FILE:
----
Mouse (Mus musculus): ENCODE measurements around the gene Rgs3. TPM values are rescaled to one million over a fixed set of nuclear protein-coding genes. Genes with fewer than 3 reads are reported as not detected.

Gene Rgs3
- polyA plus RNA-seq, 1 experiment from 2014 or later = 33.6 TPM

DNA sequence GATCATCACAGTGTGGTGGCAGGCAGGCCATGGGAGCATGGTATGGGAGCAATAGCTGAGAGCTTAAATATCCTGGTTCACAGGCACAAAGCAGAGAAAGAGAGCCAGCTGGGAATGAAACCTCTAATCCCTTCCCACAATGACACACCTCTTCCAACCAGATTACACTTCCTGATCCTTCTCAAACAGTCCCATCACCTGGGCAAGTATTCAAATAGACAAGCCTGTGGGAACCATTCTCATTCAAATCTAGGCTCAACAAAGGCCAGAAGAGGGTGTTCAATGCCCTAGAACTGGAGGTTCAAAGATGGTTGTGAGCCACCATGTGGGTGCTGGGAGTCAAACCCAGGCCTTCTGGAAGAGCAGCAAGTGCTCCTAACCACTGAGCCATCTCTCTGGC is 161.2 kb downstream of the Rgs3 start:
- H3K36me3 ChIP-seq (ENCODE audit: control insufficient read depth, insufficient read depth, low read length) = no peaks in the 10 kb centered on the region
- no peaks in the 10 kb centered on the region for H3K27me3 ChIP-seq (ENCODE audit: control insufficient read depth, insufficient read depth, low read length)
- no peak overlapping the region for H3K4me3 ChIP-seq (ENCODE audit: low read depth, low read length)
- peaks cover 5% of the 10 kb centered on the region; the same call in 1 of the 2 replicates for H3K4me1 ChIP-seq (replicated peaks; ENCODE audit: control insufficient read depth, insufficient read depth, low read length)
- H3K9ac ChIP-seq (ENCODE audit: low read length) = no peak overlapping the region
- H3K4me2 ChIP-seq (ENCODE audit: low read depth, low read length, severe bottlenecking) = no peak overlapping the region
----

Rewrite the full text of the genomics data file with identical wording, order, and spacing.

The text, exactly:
Mouse (Mus musculus): ENCODE measurements around the gene Rgs3. TPM values are rescaled to one million over a fixed set of nuclear protein-coding genes. Genes with fewer than 3 reads are reported as not detected.

Gene Rgs3
- polyA plus RNA-seq, 1 experiment from 2014 or later = 33.6 TPM

DNA sequence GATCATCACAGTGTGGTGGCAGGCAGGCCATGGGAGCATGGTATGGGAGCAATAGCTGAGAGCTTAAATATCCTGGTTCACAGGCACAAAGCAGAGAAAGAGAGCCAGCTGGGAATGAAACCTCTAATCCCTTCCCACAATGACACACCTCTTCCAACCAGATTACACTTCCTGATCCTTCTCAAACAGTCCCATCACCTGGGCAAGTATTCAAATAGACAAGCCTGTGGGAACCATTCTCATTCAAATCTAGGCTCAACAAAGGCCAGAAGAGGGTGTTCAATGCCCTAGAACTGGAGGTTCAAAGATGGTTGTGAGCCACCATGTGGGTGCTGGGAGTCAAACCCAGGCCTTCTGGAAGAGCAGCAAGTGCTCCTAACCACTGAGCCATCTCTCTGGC is 161.2 kb downstream of the Rgs3 start:
- H3K36me3 ChIP-seq (ENCODE audit: control insufficient read depth, insufficient read depth, low read length) = no peaks in the 10 kb centered on the region
- no peaks in the 10 kb centered on the region for H3K27me3 ChIP-seq (ENCODE audit: control insufficient read depth, insufficient read depth, low read length)
- no peak overlapping the region for H3K4me3 ChIP-seq (ENCODE audit: low read depth, low read length)
- peaks cover 5% of the 10 kb centered on the region; the same call in 1 of the 2 replicates for H3K4me1 ChIP-seq (replicated peaks; ENCODE audit: control insufficient read depth, insufficient read depth, low read length)
- H3K9ac ChIP-seq (ENCODE audit: low read length) = no peak overlapping the region
- H3K4me2 ChIP-seq (ENCODE audit: low read depth, low read length, severe bottlenecking) = no peak overlapping the region